Sunday, May 15, 2016
Our planned outing with the TnCIS group was today and we headed out early to get to the Newgrange site. (http://www.newgrange.com/)
Older than even the Egyptian pyramids at Giza and Stonehenge, the Irish passage tombs of Newgrange, Knowth, and Dowth are some of the most impressive buildings of ancient times. These three sites are located along the River Boyne in an area that is perfect for the agricultural communities that settled there.
Ancient Irish peoples cremated their dead and placed them in great passage tombs. Unlike today, ancient people did not forget their dead and would commune with them at special times of the year.
Newgrange is one such site and has a roof box which allows the mid-winter sun to penetrate into the innermost chambers of the tomb.
One of the reasons Newgrange and its sister sites are so impressive is that much of the building materials were gathered from far away areas and floated upstream to the building site. Huge stones were dragged up from the river, had incredibly intricate designs carved into them, and were placed in their final resting spot. Many of these stones are still intact and in place today! Perhaps we should take lessons from the ancient people on how to build things that will last through the ages.
Although we cannot ask these ancient Irish people their thoughts, much can be learned from what they left behind. It is highly likely that only respected elders were allowed to enter the innermost chambers, with public rituals held outside the tombs.
Feminine symbolism is found in the egg-shaped stones and the passages within the structures while masculine symbols are seen in the various phallic objects and the stone balls.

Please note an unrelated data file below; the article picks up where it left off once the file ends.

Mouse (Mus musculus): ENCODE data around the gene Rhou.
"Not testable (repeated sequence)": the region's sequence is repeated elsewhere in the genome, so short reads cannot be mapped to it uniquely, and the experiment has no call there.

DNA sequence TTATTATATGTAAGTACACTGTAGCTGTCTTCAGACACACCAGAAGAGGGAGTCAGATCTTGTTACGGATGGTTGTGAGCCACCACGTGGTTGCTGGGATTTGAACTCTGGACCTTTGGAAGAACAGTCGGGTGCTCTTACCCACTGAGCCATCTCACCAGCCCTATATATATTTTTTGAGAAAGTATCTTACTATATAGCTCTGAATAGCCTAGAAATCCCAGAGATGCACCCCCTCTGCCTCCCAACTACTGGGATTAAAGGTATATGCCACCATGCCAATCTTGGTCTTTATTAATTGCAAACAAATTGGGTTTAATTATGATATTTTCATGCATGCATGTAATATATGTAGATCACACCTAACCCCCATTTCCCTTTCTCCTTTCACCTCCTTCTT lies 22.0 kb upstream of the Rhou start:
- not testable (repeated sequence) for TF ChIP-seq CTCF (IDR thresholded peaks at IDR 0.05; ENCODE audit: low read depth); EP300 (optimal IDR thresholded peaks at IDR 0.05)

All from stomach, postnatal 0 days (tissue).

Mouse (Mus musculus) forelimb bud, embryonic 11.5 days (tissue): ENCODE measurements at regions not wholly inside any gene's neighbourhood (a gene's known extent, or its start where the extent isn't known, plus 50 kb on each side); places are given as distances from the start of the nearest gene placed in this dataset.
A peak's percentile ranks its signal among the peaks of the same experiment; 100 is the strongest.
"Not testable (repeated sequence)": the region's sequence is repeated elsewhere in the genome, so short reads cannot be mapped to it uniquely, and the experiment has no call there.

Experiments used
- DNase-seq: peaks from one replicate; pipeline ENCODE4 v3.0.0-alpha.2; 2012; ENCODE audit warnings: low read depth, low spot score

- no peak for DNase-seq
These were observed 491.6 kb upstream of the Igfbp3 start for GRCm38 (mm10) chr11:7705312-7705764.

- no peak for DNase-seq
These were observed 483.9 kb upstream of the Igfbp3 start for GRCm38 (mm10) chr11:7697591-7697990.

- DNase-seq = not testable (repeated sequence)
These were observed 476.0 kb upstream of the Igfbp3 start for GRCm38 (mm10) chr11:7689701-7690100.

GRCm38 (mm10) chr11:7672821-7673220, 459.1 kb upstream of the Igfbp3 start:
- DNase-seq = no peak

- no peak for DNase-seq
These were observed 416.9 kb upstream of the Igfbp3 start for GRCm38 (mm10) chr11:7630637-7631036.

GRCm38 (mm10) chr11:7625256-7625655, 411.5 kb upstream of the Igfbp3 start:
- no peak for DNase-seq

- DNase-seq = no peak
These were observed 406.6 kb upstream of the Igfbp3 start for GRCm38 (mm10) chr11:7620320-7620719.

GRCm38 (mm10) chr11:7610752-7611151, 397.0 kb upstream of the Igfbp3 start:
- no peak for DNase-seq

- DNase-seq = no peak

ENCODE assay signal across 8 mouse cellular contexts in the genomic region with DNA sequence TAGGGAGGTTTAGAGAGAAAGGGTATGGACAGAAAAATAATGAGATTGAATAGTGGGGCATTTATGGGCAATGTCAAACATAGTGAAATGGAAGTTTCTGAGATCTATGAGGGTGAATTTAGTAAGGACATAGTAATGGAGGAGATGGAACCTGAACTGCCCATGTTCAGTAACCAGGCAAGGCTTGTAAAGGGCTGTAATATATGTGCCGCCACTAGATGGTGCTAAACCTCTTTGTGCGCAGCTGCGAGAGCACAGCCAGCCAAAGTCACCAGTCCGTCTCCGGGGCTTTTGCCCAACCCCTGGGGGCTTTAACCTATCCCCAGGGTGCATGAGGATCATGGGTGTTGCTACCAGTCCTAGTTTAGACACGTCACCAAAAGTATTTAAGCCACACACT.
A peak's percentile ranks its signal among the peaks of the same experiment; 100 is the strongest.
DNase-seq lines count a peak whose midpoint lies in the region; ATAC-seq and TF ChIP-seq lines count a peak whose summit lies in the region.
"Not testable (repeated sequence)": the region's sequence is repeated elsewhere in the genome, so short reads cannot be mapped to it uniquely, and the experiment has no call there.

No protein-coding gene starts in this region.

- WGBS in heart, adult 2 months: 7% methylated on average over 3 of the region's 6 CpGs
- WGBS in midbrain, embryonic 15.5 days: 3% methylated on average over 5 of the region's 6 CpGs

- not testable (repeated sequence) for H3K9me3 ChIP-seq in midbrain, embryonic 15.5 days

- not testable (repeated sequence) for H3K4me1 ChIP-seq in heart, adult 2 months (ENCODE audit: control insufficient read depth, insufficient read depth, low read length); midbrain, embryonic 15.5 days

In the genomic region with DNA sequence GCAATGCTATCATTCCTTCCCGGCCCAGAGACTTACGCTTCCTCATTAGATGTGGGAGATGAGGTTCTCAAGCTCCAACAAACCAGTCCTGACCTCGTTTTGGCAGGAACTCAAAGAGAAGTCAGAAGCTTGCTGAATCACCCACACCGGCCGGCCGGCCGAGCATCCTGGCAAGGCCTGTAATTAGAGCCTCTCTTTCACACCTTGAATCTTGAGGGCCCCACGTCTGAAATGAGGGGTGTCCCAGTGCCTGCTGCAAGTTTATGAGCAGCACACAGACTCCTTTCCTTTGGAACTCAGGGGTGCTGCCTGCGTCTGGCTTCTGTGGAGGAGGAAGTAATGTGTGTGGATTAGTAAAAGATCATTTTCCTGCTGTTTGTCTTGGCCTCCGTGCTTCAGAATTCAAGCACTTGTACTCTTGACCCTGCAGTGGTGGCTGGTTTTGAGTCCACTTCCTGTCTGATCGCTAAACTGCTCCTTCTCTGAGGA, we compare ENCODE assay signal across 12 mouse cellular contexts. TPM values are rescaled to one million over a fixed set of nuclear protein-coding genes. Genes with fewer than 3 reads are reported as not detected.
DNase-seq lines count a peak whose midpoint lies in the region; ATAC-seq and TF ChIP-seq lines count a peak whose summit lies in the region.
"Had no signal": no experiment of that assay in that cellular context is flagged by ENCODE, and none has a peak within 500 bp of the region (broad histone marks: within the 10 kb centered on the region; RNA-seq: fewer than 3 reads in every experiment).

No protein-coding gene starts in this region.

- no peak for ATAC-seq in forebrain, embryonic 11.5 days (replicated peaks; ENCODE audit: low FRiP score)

This is especially interesting because of the connection that ancient peoples saw between death and rebirth.
As an aside to the wealth of history in the area, I found it really cool that the areas around these tombs had once again become agricultural. Farmers keep cows and sheep on the land and crow crops in the same soil of old.
On the drive from Newgrange to our surprise, the town of Bettystown, a beachfront community, I noticed something… The major roads in Ireland are called “Motorways” instead of “Interstates.” Once I’d considered it for a moment, I realize that it makes sense. In the United States we have a system of roadways that connect the states, an interstate system. However, Ireland has counties and would not need an interstate system. Instead, they have a motorway to travel across the country.
Personally, I think “Motorway” sounds quite hip, but I am definitely still attached to my “Interstates.” I’ve traveled all my life. 🙂
At the beach, many of my classmates and I removed our shoes and played in the chilly waters of the sea. Water is the element I most identify with and whenever I get the chance to experience the nature of it, life is good.
Brianna and I stopped in a small cafe for a snack of french toast and we talked with the waitress about the trip we were on and what we had seen so far. She was quite sweet and said that most tourists passed right by the cafe, but that it was nice to hear we were having fun.